McLaren Vale, South Australia.
When presented with what seemed like an Australian vintage fortified wine, the usual option question often resolved to “McLaren Vale (Hardy’s or Reynella) or North-east Victoria (Baileys, or Rutherglen candidates)”.
Selecting the McLaren Vale option involved dissection of the ripeness and extent of strident blackberry – sometimes with success. Another clue was the calibre of the spirit. Choosing between Hardy’s or Reynella fell outside my expertise.|
The previous bottle of this wine was in hindsight – oxidised. This wine is youthful, despite the label helpfully suggesting “excellent drinking at ten to twenty years of age”. Many (Australian) wine show gold medals attest to its inherent quality. The cork was short but adequate, and its fine sediment merited decanting,
Black red in colour, the wine displays overt ripe Shiraz – blackberry- nearly into jam territory – high-quality brandy spirit, and fresh sweet spices. Altogether this amounts to a special wine. Not overblown, not overripe, its dark fruits, concentration, ultra- fine tannins, and extended finish is manicured, and immaculately composed.
We have easy, slightly old-fashioned, delectable hedonism. It’s a model example of the Reynella style.
Drink to 2030, and 94 points
2011 Oakridge Limited release yarrawood Riesling 8.0%
Oakridge in the Yarra Valley has excelled with its Chardonnays- struck-match galore but with increasing fruit presence; winemaker David Bicknell has access and the capability to preserve special sites – this one still in the Yarra Valley but from from Yarra Glen.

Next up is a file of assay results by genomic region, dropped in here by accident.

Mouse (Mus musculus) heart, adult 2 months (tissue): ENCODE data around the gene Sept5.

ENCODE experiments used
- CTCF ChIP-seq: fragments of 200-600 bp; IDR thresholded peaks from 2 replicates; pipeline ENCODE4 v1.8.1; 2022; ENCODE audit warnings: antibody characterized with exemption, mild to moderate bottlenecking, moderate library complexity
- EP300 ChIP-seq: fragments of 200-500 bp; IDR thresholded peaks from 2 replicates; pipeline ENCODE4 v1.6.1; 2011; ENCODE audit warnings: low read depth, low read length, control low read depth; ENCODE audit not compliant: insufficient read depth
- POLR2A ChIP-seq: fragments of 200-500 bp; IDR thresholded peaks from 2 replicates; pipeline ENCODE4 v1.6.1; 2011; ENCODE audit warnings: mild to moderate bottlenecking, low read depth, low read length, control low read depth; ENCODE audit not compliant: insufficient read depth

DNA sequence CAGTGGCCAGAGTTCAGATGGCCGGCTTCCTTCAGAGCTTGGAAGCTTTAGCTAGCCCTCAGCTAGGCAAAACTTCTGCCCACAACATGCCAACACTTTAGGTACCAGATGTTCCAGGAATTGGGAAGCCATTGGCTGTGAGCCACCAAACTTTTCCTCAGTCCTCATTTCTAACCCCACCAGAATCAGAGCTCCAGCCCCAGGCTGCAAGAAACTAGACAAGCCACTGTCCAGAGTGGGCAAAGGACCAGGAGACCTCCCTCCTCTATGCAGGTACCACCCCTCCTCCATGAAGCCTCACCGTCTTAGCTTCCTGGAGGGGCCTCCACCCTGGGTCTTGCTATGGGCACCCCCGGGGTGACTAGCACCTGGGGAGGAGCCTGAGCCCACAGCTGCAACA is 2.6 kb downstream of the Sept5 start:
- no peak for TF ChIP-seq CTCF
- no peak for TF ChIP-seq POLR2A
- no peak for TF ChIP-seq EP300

2011 was a particularly challenging year in Victoria, with widespread rain and humidity wreaking havoc on most of the red wines; whites fared much better.
It’s a bright light gold colour, and delivers botrytis dustiness and slightly bitter almond, along with an array of apricot, yellow peach and twangy acid to hold interest. This is a crazily sweet wine (around 180 g/l) but has the bracing acidity that delivers forgiveness (and a bit more). Its absurdly easy to consume; cumquat and citrus marmalade are highlights on the palate, with varietal ripe apple flavours joining the party
When botrytis takes hold, the yield diminishes; pressing and fermentation involve significant challenges, and marketing is another conundrum. This is a winemaker’s small-volume indulgence.
A touch of furniture polish scents, plus a suspicion of caramel and toffee holds my score back. For my taste, drink soon (to 2023); and 90 points
1982 Chateau Reynella Vintage Port 20%
Made from McLaren Vale Shiraz, this 38-year-old wine still has plenty to offer.
Bottle 4155 had a dense red colour, expressing liquorice, raspberry, chalk and almond meal. Luxuriant brandy integration. Sweetness correctly led to an evaluation of Australian origin, and more likely South Australia. The red-fruit impacts made me incorrectly dismiss Reynella and Hardys where I associate stern blackberry notes. Not this time!
Youthful and very enjoyable.
Drink to 2030, 91 points.
McLaren Vale Shiraz, bottle number 17580. The very dry cork disintegrated despite my best efforts with massed gadgetry, and some filtering was required to remove fine sediment.
The wines is still a deep ruby colour with trivial bricking; aromas include red liquorice, black cherry, blackberry and mocha, with sweet spice notes present too. The palate is rich, sweet and fresh with greater blackberry fruit impact; the brandy spirit is deliciously balanced, the liquorice materialises with the blackberry, spices and light mocha, and there is a prolonged, pleasingly drying finish.
At 21 years, this wine has reached an excellent drinking plateau.
93 points, and drink to 2030.